Image source: NYCUrbanScape on Flickr
The NY Post wrote a piece about the continuing local resistance to changing established subway signs. New Yorkers love the old signs – what they say, not necessarily their appearance – that might not even be totally accurate anymore. The MTA attributes it to strong neighborhood identity. According to MTA spokesman Charles Seaton, “Anytime we have tried to change the name, community residents have objected. Keeping the original name of a station maintains a historic link that is important to a lot of folks.”
Subway stations retain signs listing places and streets that no longer exist [NY Post]This would explain why you still see the name “Grand Avenue” at the 30th Ave station on the N/Q in Astoria. And why the “Grand Avenue-Newtown” stop on the M and R really has nothing to do with Newtown anything (it refers to a time when the township of Newtown had a farther reach).
We’ve seen resistance to change when it came to renaming the Queensboro Bridge as the Ed Koch Queensboro Bridge. Many folks in Queens continue to call it the Queensboro despite the official change.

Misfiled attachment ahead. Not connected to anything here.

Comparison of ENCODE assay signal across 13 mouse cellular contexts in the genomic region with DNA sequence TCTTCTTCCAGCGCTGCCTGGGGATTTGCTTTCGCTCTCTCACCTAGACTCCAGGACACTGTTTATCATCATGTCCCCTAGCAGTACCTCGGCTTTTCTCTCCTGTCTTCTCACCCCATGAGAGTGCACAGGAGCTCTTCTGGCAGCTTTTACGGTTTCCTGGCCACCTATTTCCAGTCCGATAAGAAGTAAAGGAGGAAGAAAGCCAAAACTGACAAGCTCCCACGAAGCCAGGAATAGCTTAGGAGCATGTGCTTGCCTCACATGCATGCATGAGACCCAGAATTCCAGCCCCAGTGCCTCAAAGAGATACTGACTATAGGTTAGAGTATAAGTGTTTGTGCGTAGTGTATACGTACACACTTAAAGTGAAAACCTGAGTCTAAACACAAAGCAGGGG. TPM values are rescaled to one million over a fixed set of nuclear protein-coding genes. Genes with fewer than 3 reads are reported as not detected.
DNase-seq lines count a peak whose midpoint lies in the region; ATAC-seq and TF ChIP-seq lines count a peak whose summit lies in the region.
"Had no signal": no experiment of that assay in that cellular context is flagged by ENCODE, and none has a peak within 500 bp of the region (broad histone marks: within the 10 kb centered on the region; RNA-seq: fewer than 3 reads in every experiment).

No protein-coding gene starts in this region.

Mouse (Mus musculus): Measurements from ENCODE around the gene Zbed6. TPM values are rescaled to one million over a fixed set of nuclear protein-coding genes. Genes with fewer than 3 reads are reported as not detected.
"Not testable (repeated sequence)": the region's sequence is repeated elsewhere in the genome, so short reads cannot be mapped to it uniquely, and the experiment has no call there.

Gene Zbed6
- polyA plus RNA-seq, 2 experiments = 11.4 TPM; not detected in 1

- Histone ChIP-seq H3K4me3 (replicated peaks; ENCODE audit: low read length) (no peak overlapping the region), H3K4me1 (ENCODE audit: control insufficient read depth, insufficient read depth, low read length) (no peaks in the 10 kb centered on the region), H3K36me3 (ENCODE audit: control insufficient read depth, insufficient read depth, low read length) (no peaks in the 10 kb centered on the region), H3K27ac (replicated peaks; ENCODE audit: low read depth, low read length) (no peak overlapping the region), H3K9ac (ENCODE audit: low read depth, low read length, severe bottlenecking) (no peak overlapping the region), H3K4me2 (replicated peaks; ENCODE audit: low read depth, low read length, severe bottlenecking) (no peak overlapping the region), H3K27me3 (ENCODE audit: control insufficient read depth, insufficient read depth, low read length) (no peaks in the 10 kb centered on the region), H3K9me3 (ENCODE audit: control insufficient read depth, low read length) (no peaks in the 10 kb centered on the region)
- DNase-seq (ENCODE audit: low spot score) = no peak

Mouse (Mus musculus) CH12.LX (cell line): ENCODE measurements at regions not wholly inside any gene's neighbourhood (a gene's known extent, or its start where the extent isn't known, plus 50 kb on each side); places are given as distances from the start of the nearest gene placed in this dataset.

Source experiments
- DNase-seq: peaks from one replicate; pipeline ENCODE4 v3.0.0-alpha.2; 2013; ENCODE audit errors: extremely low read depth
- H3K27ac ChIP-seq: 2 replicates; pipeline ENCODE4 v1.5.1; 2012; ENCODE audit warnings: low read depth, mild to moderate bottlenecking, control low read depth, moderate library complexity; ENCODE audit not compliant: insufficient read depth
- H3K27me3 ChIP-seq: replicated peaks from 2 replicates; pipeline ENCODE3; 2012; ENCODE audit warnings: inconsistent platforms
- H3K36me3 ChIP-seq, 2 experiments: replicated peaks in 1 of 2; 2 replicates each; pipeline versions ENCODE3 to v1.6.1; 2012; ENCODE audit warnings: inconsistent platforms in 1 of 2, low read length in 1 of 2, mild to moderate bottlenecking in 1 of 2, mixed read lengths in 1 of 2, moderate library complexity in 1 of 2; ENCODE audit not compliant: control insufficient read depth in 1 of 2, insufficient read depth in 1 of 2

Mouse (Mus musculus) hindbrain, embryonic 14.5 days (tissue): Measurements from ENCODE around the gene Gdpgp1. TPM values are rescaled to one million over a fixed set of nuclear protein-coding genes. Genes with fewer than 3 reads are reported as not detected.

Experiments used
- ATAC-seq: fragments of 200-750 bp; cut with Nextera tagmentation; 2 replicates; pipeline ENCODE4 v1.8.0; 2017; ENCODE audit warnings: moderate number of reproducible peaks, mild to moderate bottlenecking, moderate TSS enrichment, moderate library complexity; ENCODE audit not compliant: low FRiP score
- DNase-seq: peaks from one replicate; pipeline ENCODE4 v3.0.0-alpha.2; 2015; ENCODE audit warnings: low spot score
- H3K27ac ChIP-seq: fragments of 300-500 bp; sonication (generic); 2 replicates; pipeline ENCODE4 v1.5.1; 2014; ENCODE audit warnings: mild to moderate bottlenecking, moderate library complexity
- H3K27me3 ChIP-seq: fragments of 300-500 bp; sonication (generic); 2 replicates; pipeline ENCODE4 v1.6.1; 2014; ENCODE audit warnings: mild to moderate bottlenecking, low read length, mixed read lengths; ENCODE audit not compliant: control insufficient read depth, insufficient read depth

That said, changes can be made, for a price. They are called “naming-rights” and are a common vehicle for fundraising because they can command a high price. According to the article, station naming-rights were fulfilled for $4 million at the Atlantic Avenue-Pacific Street station in Brooklyn in 2009. The station, now called “Atlantic Avenue-Barclays Center,” will keep the name for 20 years, until 2029.
The MTA is open to additional arrangements like this one, too. And since the agency seems to constantly be out of money, naming-rights are likely an appealing option.